Barcelona, Spain-Adding immunotherapy in the form of atezolizumab (Tecentriq) to platinum-based chemotherapy extends progression-free survival (PFS) compared with chemotherapy alone in patients with previously untreated metastatic urothelial carcinoma, according to results from a phase III study.
In the IMvigor130 study, after a median follow-up of 11.8 months, median PFS was 8.2 months in patients randomized to atezolizumab plus platinum-based chemotherapy versus 6.3 months in those randomized to placebo plus platinum-based chemotherapy, corresponding to a statistically significant hazard ratio (HR) of 0.82 (p=.007).
The data were announced by Enrique Grande, MD, at the European Society of Medical Oncology annual congress in Barcelona, Spain.
“IMvigor130 is the first immune checkpoint inhibitor study to demonstrate an improvement in PFS over standard of care in first-line metastatic urothelial carcinoma,” he said. “The results… support the use of atezolizumab in combination with chemotherapy as an important new treatment option for patients with untreated metastatic urothelial carcinoma.”
Cisplatin-based chemotherapy had been the standard first-line treatment in metastatic urothelial cancer for more than 30 years. About 50% of patients with metastatic urothelial cancer, however, are ineligible for cisplatin, and they generally receive inferior carboplatin-based regimens, said Dr. Grande, head of medical oncology at MD Anderson Cancer Center, Madrid, Spain.
PD-1 and PD-L1 inhibitors are the first new systemic therapies for metastatic urothelial cancer, both indicated for first-line treatment of cisplatin-ineligible patients and for patients who experience disease progression despite platinum-based chemotherapy. IMvigor130 is the first clinical trial examining the efficacy of combining immunotherapy and chemotherapy in this field.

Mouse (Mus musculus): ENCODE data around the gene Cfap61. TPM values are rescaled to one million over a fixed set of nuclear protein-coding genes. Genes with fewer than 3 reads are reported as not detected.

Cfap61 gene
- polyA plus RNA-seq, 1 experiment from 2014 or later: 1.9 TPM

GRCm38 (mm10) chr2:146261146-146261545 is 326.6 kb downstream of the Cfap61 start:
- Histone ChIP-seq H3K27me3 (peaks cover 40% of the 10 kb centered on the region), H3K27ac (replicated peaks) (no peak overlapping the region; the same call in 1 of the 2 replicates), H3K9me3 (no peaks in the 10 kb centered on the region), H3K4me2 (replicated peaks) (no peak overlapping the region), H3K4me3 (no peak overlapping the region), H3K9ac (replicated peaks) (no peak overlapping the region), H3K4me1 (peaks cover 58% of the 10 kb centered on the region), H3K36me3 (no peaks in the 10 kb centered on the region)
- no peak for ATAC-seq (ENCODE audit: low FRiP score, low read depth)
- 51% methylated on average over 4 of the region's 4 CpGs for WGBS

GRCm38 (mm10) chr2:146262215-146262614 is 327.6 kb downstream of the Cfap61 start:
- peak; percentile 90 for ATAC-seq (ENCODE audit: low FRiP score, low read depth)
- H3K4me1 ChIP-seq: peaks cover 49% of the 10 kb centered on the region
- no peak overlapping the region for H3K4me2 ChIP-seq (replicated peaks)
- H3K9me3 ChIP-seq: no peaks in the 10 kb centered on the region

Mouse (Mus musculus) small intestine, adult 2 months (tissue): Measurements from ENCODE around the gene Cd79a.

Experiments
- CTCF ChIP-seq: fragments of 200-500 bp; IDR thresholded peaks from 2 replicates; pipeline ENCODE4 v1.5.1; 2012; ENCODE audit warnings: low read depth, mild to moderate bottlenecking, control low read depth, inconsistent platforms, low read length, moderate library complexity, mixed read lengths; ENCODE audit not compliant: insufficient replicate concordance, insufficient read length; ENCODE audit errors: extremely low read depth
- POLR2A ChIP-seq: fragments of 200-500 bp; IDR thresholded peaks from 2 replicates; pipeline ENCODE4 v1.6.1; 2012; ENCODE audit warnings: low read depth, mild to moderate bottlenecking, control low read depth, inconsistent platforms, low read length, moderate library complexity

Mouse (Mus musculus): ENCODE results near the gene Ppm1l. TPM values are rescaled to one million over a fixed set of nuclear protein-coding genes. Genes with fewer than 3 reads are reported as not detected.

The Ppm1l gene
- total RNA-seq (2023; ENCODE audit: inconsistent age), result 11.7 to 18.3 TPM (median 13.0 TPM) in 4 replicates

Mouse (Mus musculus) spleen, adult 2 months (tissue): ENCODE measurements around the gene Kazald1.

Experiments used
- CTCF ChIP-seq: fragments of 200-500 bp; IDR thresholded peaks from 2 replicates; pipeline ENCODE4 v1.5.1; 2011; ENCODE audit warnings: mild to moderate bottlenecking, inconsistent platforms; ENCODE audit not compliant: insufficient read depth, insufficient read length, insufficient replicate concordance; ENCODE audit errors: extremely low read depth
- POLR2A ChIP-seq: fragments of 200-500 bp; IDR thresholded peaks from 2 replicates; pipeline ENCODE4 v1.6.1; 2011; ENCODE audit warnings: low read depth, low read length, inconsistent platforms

IMvigor130 randomized 1,213 patients with either cisplatin-eligible or cisplatin-ineligible metastatic urothelial cancer from 35 countries in a 1:1:1 ratio to atezolizumab plus platinum-based chemotherapy (arm A), atezolizumab alone (arm B), or placebo plus platinum-based chemotherapy (arm C). The co-primary efficacy endpoints were investigator-assessed PFS and overall survival (OS) in arm A versus arm C, and OS in arm B versus arm C.
As part of the chemotherapy regimen, gemcitabine was administered at 1,000 mg/m2 IV on days 1 and 8, together with physician’s choice of either carboplatin, AUC 4.5 IV, or cisplatin, 70 mg/m2 IV on day 1. Atezolizumab was dosed at 1,200 mg IV on day 1 of each 3-week treatment cycle. Tumors were assessed at baseline and every 9 weeks until disease progression or other events.
About two-thirds of patients in all three arms had PD-L1 expression on immune cells, and about one-fourth in each arm had high PD-L1 immune cell expression (IC2/3). Cisplatin ineligibility was 45% in arm A, 30% in arm B, and 35% in arm C. Carboplatin was the investigator choice of chemotherapy in 70%, 63%, and 66%, respectively.